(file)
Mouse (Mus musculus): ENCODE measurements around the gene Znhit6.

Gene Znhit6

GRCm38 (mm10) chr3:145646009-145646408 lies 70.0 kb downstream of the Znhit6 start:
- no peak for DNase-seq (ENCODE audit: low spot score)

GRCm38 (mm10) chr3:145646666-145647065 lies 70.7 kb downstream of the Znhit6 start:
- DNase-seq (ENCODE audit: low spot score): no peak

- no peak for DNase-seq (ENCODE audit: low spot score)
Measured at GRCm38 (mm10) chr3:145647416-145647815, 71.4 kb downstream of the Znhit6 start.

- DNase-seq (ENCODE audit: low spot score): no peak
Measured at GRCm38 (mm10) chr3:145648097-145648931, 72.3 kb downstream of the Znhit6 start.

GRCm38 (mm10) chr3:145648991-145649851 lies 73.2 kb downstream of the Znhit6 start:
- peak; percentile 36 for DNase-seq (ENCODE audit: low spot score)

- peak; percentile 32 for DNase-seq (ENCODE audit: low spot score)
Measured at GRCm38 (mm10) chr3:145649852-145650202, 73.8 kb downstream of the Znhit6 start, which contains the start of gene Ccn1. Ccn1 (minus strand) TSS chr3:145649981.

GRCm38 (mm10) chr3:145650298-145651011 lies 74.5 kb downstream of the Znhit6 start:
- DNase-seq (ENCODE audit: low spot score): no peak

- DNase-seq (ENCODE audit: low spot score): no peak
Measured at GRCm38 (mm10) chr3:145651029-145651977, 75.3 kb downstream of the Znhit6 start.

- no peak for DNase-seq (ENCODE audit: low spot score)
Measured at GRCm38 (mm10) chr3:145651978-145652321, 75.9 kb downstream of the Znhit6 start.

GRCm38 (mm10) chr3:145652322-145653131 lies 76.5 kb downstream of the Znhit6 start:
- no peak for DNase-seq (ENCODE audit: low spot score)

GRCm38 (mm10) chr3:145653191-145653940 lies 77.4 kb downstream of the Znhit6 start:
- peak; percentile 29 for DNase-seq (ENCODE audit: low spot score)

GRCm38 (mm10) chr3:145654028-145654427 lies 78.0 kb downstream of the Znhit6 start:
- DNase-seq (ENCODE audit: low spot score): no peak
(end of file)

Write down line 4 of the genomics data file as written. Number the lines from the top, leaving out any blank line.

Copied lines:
- no peak for DNase-seq (ENCODE audit: low spot score)